“I'm concerned that [they] will have an effect on the integrity of the tomb itself, as well as its decorative finishes,” cemetery superintendent John C. Metzler Jr. has said.
Rex E. Loesby, a mining engineer and former operator of the quarry where the original stone was obtained, said he believed water has seeped into the cracks.
“Every time it freezes, that water expands,” potentially widening the crack, he said. “It's just a matter of time before they're going to see some displacement of the upper part of the stone.”
“They want it perfect,” she said of the cemetery. “I don't discount that thought process at all. But the only way to put a piece of stone there and make sure it stays perfect is to put it in a controlled environment. That's why you put things in a museum.”
Sheldon Smith, a spokesman for the Army, said no final decision has been made on the monument's fate. Many factors must be weighed, he said, including where the cemetery might acquire a replacement stone.
Four years ago, after the desire to replace the monument became public, a retired Colorado car dealer, John Haines, offered to pay for a new stone to be cut from Loesby's quarry. Haines eventually shelled out $31,000. The stone was cut and ever since has been sitting on a flatbed tractor-trailer at the quarry awaiting conclusion of the debate.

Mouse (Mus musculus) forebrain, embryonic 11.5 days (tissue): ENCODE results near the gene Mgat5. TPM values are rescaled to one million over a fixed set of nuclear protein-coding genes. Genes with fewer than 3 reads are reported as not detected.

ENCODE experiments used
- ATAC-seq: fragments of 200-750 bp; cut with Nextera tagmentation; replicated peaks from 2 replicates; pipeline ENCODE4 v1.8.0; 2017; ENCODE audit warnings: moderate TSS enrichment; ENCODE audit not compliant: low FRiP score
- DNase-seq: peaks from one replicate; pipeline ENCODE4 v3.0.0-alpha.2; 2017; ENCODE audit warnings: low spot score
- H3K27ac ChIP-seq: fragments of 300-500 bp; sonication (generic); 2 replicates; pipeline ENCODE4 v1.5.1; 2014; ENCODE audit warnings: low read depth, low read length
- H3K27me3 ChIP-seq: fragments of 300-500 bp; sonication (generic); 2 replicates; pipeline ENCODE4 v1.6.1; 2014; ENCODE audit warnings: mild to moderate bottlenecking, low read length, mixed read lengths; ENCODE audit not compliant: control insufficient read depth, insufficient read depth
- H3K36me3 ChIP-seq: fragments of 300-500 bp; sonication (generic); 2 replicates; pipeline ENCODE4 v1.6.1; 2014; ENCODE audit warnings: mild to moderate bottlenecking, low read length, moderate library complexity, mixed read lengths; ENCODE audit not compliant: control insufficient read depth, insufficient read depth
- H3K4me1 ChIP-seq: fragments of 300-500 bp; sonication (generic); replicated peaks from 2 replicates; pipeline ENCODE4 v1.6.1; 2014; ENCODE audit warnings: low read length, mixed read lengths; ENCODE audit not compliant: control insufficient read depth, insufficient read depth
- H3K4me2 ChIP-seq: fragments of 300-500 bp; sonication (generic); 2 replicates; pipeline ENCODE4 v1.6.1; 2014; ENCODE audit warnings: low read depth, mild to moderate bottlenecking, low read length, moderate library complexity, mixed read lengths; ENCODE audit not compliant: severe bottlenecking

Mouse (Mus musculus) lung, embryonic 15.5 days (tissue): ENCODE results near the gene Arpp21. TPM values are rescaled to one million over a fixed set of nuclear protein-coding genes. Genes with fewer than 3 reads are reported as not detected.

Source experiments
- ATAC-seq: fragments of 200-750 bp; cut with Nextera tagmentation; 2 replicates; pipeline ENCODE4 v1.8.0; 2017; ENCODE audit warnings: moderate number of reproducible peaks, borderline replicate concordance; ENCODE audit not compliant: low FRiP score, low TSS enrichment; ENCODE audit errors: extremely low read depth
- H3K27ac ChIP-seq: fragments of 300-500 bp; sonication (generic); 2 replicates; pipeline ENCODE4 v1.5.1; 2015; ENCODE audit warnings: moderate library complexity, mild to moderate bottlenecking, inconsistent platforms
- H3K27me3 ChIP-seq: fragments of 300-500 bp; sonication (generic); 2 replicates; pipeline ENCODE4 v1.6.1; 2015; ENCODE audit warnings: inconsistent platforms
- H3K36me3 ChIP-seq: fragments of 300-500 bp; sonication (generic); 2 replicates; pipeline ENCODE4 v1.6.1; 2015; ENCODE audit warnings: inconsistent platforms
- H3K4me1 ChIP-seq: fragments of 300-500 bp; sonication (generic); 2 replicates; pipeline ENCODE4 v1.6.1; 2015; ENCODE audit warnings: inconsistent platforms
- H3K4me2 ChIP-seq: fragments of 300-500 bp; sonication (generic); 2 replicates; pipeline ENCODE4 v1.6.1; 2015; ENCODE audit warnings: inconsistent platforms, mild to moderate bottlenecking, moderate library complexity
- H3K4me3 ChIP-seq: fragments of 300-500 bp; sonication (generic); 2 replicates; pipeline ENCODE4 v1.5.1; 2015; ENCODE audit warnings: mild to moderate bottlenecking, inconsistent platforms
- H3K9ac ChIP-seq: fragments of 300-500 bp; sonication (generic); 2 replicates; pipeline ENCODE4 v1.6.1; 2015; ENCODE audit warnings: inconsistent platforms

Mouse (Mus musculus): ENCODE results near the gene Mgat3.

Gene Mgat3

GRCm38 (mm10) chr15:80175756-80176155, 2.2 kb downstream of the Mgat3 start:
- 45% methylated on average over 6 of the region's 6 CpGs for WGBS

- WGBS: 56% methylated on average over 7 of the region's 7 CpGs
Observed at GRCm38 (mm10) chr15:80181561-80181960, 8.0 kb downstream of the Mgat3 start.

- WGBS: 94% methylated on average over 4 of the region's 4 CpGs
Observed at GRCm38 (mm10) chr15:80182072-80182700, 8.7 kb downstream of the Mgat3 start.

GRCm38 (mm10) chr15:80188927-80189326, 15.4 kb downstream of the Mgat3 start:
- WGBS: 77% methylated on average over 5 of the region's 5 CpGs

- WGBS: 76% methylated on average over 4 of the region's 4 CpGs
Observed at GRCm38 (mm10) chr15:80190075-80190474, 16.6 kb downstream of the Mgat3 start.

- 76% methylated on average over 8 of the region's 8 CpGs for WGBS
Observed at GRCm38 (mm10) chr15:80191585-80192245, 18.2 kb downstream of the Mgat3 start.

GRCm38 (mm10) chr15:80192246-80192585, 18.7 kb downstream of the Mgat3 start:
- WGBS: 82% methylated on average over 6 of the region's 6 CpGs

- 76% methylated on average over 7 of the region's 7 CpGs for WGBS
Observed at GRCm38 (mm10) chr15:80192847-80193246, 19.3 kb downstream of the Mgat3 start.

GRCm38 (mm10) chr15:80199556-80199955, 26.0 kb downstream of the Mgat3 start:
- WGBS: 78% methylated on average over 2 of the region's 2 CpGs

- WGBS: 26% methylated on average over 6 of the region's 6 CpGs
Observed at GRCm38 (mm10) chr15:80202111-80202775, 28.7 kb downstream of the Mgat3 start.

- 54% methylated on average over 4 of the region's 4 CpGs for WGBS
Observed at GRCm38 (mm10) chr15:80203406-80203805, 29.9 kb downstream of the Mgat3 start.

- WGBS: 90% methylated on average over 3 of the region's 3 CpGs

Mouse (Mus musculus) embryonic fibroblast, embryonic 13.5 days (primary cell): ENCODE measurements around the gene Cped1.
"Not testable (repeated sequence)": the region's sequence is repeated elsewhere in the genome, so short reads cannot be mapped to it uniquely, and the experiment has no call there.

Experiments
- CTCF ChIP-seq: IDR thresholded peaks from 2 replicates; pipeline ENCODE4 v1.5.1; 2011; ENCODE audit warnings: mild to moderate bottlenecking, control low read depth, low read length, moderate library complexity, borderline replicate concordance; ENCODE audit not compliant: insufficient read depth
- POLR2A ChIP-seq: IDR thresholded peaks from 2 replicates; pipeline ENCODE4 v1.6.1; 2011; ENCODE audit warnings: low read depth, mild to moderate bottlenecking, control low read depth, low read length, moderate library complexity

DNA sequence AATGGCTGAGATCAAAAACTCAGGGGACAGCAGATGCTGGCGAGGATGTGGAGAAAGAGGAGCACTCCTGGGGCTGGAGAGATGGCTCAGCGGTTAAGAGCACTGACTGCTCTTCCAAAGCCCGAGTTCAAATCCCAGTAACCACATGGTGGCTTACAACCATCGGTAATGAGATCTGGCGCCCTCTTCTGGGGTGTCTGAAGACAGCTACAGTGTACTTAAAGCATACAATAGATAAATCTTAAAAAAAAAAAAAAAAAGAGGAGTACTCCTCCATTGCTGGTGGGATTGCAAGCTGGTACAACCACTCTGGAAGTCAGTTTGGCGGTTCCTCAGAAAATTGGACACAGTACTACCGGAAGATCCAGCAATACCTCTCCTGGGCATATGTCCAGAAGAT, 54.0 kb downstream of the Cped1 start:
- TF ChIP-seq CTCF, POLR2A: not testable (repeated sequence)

Haines said it's been frustrating. He owns a huge block of marble that he just wants to give to the government. “They don't even have to be gracious,” he said. “They just have to accept it.”
But the block might sit awhile longer.
Public sentiment at the tomb last week seemed strongly against replacement.
“To me this is what our country's about,” said John Zachara of Chicago. “The Liberty Bell cracked. They didn't throw it away, did they?”
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Michael Robert Patterson was born in Arlington and is the son of a former officer of the US Army. So it was no wonder that sooner or later his interests drew him to American history and especially to American military history. Many of his articles can be found on renowned portals like the New York Times, Washingtonpost or Wikipedia.
Reviewed by: Michael Howard